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1 July 1989 White-footed Mice: Tick Burdens and Role in the Epizootiology of Potomac Horse Fever in Maryland
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Abstract

One hundred ten white-footed mice (Peromyscus leucopus) were captured on horse farms in south-central Maryland, examined for ticks, and tested for specific antibodies to Ehrlichia risticii, the causative agent of Potomac horse fever. Peromyscus leucopus were consistently infested with immature American dog ticks (Dermacentor variabilis), with monthly prevalences as high as 80%. Sera from all 97 P. leucopus tested for antibodies to E. risticii were negative. This indicates that P. leucopus is not a reservoir of E. risticii, and suggests that immature D. variabilis do not acquire E. risticii in feeding upon white-footed mice.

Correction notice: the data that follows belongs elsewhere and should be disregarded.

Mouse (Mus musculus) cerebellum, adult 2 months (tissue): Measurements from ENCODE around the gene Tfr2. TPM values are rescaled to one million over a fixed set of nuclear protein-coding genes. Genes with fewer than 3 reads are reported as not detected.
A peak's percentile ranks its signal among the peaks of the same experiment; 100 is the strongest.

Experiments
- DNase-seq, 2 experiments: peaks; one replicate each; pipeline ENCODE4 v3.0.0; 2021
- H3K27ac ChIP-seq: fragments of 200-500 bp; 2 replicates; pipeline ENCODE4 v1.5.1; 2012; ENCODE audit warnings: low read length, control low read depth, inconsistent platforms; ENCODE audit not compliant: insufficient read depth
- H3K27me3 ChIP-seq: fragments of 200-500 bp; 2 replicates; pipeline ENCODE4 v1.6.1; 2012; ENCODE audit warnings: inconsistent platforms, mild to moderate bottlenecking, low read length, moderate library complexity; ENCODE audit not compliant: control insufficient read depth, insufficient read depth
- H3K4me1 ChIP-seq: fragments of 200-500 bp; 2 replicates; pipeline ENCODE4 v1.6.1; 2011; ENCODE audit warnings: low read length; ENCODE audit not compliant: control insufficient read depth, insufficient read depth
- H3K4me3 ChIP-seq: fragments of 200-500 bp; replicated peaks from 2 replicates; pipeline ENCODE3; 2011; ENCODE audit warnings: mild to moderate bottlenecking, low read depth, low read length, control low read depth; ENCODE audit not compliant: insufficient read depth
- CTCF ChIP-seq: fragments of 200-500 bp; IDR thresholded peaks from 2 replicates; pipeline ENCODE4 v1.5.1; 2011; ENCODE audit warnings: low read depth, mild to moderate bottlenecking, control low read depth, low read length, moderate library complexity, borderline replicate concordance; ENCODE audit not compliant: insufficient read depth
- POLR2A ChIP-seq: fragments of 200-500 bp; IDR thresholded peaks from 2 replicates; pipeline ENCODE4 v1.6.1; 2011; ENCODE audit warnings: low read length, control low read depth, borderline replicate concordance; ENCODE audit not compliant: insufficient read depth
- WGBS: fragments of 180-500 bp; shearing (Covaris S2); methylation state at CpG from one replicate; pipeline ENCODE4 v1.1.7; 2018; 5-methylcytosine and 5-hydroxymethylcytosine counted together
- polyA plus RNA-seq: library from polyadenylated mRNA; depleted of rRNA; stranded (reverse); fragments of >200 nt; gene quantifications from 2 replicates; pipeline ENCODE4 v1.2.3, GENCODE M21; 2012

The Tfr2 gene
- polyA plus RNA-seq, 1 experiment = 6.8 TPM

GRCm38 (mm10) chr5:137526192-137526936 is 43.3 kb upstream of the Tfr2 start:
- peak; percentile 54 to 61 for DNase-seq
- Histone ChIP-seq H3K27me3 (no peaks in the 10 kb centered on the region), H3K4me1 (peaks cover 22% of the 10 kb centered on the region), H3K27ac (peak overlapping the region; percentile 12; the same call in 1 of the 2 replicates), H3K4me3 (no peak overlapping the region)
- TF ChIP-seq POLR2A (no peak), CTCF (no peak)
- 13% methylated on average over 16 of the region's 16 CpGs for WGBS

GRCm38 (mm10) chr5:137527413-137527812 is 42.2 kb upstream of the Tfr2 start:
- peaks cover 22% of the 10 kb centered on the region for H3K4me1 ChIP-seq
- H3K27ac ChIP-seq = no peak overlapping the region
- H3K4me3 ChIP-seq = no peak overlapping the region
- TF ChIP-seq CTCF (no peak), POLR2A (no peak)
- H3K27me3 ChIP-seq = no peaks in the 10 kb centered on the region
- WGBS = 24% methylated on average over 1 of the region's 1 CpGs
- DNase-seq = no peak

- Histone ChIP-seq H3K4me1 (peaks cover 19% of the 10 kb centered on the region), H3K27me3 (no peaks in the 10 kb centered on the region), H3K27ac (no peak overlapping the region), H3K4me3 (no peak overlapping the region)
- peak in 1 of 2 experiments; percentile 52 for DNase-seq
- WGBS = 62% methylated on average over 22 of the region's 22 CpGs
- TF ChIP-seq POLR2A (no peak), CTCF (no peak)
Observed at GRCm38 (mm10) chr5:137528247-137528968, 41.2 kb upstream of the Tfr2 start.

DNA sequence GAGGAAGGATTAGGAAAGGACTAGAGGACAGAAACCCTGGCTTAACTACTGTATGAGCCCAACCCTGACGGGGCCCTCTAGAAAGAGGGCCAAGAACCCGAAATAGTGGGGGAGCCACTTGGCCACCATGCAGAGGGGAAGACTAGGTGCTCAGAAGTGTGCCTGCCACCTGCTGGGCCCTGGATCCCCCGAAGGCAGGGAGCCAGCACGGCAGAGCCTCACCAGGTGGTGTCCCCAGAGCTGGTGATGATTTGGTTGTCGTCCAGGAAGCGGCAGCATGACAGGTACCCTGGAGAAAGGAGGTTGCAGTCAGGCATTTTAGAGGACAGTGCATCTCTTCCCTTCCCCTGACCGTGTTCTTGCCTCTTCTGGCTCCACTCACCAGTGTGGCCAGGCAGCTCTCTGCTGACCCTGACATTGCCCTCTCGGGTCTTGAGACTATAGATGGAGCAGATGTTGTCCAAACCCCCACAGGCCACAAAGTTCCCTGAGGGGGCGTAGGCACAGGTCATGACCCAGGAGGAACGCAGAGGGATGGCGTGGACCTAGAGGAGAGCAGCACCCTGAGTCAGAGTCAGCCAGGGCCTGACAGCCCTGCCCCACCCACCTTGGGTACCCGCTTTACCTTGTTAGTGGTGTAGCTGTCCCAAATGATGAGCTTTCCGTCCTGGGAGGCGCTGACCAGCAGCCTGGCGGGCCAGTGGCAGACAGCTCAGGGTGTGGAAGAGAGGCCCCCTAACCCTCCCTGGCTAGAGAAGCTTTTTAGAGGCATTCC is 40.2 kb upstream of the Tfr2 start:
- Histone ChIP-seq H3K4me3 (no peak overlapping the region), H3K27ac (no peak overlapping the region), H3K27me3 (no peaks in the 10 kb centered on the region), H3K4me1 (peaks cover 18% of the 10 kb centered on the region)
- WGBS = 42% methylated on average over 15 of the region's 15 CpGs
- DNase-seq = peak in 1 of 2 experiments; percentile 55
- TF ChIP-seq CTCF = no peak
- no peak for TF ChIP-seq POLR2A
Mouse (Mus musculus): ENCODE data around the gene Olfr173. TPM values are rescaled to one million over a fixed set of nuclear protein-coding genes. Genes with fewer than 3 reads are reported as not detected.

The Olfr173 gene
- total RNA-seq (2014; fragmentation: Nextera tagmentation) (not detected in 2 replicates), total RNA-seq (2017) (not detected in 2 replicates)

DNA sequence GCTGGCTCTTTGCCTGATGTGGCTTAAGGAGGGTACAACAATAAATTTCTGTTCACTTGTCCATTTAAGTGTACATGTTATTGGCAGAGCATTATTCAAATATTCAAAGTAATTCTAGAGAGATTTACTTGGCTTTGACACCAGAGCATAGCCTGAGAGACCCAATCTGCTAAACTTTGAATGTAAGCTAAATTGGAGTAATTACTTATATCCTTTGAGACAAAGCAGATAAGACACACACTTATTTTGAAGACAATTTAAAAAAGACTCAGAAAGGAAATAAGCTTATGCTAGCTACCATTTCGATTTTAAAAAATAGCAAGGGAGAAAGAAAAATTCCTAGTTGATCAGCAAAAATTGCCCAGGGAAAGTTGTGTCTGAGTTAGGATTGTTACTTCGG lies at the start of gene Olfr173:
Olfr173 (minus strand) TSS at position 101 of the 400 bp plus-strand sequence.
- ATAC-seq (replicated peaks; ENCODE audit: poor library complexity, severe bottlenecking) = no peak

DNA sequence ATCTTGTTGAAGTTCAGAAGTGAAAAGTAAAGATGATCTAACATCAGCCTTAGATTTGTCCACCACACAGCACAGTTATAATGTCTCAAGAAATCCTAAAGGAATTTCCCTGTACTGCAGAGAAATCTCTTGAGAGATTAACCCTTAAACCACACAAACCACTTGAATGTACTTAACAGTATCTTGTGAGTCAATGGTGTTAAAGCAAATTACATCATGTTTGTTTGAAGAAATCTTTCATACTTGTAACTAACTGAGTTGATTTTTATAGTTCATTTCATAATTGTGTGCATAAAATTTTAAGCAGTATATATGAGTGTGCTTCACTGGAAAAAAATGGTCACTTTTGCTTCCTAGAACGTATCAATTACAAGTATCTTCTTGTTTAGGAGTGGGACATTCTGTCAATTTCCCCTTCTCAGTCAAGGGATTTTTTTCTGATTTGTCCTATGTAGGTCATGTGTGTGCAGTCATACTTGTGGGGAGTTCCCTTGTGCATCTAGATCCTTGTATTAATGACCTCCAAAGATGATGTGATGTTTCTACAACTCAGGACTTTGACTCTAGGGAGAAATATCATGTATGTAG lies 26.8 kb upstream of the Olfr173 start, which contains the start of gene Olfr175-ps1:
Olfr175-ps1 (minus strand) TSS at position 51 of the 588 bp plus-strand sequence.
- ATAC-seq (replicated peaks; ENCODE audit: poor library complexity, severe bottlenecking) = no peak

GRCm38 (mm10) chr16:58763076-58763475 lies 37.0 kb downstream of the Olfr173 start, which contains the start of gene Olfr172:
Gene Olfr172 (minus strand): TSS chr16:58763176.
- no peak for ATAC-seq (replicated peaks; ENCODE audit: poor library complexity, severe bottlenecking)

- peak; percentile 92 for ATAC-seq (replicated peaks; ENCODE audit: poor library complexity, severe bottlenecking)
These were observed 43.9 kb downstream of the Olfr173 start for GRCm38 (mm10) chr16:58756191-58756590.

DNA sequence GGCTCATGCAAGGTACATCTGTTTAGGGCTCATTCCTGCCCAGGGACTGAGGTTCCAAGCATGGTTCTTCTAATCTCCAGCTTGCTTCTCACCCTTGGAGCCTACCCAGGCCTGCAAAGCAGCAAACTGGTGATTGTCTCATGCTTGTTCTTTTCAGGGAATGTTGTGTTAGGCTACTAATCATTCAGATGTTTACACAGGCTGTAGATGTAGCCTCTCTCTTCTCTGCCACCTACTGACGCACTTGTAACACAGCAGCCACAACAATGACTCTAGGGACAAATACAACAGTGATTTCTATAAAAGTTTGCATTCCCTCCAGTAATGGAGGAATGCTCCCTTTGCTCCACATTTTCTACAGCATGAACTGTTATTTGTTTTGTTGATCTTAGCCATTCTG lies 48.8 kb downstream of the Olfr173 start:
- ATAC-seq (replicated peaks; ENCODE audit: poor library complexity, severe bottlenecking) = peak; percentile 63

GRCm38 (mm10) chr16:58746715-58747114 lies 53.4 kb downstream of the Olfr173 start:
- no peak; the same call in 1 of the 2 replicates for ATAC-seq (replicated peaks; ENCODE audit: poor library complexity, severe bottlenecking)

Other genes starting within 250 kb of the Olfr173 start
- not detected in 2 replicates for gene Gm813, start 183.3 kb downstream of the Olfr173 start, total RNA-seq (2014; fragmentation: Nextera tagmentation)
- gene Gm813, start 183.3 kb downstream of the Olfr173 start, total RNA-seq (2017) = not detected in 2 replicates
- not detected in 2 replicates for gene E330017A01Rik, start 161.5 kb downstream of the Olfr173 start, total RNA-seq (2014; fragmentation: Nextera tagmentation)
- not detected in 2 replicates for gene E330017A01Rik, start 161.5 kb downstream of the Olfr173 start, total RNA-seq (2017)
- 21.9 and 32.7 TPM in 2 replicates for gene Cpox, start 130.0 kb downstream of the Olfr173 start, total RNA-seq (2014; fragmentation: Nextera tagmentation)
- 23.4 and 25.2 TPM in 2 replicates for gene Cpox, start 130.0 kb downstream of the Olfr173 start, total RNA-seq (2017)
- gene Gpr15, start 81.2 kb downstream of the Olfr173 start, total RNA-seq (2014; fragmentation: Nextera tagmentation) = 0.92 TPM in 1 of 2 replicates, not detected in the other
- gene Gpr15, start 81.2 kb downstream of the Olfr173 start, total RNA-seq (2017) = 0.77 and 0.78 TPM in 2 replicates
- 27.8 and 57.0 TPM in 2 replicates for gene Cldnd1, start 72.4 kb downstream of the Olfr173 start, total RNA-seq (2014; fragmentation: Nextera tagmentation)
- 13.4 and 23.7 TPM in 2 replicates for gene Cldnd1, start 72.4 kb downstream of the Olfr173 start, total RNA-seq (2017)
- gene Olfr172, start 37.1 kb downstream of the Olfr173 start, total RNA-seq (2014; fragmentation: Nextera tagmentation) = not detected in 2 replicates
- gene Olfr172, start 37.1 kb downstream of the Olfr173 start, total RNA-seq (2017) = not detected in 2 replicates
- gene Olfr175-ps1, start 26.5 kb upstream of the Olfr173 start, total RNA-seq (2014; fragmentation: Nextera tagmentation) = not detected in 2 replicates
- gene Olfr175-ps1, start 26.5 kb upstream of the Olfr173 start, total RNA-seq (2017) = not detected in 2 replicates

Carroll, Schmidtmann, and Rice: White-footed Mice: Tick Burdens and Role in the Epizootiology of Potomac Horse Fever in Maryland
J. F. Carroll, E. T. Schmidtmann, and R. M. Rice "White-footed Mice: Tick Burdens and Role in the Epizootiology of Potomac Horse Fever in Maryland," Journal of Wildlife Diseases 25(3), 397-400, (1 July 1989). https://doi.org/10.7589/0090-3558-25.3.397
Received: 8 July 1988; Published: 1 July 1989
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